Opera The Rise and Fall of the City of Mahagonny, ENO, London

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Brecht was into boxing in a big way. Not personally, you understand ("You wouldn't hit a bloke in glasses, now, would you?"). But when it came to opera, Bert went at it with both gloves off. He just couldn't handle all that sensual indulgence and emotional surrender, all that avoidance of intellectual engagement and lemming-like suspension of disbelief. After all, this was a man who wore a black leather jacket and smoked a blunt cigar.

So when Brecht and Weill first teamed up, and tried their hand at the big opera project to come, they set their "little" Mahagonny Songspiel in a boxing ring, and had the cast march round at the end waving political placards about. It was a knock-out. Round 1 to Bert Brecht and his head- banging "Alienation Effekt" (just feel the weight of that krazy K).

After that, he was ready to take on all comers. And, of course, he couldn't lose. The A Effekt hands stage directors the ultimate critical double bind: hate the show, and the alienation's obviously working; love the show, and everybody's happy. A classic case of damned if you do, damned if you don't. And, by the end of three hours' emotional disengagement with Declan Donnellan's new ENO staging of the complete Rise and Fall of the City of Mahagonny, damned if I cared.

What really alienates is the smug, showbizzy complacency of the director's political posturing. We know we're in for it from the very start, when the back wall goes up and a solid line of stony-faced choristers marches silently forward to out-stare us across the footlights. It may be Jimmy Mahoney who ends up in court at last, condemned to death for not being able to pay his bar bills, but now we all know who's really on trial here. The adversarial style reaches its acme in Act 2, when tableau after tableau illustrating the excesses to which the men of Mahagonny have now descended - eating, loving, fighting, drinking - ends in the selfsame way: chorus to the front, house lights up, accusatory fingers prodding out into the auditorium. Just who do they think they are pointing at? Surely not us, the nice, liberal-minded, left-leaning, negative equity-beset nouveaux pauvres in the stalls?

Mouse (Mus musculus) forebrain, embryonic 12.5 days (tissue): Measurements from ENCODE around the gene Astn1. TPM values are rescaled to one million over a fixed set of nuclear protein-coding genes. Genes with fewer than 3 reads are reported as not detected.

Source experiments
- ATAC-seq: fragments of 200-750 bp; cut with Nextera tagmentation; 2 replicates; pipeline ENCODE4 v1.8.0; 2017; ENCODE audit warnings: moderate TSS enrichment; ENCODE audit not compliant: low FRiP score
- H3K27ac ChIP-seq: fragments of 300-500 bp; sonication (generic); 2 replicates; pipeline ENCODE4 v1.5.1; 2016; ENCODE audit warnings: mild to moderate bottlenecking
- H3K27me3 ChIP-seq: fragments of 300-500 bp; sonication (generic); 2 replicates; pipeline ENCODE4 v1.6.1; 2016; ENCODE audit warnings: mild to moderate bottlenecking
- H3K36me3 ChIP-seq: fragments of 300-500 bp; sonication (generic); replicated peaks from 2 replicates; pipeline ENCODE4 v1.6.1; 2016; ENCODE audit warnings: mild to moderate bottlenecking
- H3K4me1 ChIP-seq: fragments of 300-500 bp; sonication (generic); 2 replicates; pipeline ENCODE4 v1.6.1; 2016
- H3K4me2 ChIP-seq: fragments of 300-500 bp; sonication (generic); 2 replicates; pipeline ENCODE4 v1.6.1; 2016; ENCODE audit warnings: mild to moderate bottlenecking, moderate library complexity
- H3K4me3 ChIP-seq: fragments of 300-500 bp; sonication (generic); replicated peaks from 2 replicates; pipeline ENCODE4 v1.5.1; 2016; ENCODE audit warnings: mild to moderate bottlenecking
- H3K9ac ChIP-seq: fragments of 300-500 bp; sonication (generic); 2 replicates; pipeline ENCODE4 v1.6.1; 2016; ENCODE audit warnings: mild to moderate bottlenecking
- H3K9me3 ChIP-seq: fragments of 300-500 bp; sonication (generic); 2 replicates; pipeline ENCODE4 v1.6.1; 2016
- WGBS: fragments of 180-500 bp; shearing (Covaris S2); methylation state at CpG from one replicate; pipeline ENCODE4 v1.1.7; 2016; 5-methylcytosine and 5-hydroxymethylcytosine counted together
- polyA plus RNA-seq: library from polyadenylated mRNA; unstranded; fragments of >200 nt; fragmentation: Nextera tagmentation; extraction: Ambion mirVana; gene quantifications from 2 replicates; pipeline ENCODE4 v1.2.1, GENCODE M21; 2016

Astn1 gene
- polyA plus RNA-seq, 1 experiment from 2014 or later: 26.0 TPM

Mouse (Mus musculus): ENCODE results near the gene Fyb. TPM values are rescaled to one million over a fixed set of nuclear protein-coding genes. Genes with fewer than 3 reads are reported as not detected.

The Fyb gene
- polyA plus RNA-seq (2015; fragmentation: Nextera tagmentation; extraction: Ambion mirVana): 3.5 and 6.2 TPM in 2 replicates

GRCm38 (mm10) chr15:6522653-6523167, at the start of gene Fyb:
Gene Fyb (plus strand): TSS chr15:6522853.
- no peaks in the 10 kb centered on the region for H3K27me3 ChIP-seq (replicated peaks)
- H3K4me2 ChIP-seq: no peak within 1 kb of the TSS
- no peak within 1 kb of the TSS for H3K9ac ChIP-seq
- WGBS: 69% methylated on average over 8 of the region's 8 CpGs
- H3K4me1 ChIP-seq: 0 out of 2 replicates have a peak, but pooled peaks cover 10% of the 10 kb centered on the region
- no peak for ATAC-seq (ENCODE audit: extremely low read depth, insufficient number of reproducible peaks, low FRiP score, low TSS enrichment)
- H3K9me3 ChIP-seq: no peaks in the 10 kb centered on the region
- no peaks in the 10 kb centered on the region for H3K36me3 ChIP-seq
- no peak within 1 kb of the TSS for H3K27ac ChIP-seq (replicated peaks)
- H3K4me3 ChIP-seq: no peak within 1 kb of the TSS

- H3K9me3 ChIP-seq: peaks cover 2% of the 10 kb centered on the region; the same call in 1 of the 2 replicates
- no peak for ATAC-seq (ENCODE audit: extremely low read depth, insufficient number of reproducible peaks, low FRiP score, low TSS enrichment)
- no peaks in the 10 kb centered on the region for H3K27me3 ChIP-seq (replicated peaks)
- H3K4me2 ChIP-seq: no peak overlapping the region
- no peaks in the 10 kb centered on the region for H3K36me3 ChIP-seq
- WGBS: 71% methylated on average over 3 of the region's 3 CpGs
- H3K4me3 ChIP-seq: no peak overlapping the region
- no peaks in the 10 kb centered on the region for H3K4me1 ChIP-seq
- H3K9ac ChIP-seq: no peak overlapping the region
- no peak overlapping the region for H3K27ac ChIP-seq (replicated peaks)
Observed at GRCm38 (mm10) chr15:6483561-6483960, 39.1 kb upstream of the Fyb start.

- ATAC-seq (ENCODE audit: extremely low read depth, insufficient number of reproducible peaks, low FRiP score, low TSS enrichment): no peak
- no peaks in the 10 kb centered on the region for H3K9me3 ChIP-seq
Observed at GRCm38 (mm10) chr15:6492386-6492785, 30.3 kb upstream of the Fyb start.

Brecht and Weill, of course, wrote it for real, in a late-1920s Germany with fighting on the streets, Hitler waiting in the wings and exile beckoning from beyond the flies. Like Schnittke's Life with an Idiot, Mahagonny is a paroxysm of spleen against an unjust society. And like Idiot, from which the audience should emerge dripping with bodily fluids - but which ENO turned into a cosy April Fool's joke - Mahagonny needs to be staged as if the lunatics have taken over the asylum. It has to be played for real or it's nothing, and no amount of coy posing in suspender belts or soft-porn projections can convince that ENO's cast (least of all Lesley Garrett, who could well do with more support in her diaphragm and less in her bra) are anything other than opera singers slumming it. The real KO comes with the decision to amplify the voices, putting a screen between us and a text that should strike like spit in the faces of the front row. Bert Brecht meets the Blair Effekt.

One genuine theatrical frisson apart - as Sally Burgess's raddled Begbick momentarily turns her gun on the cruciform figure of Brian Matthews's God - this Mahagonny is as counterfeit as the dollar bills that shower down upon the audience during the final demo, each one stamped "sample", as if we really couldn't tell a fake when we saw one.

n In rep to 30 June at London Coliseum, WC2 (0171-632 8300)

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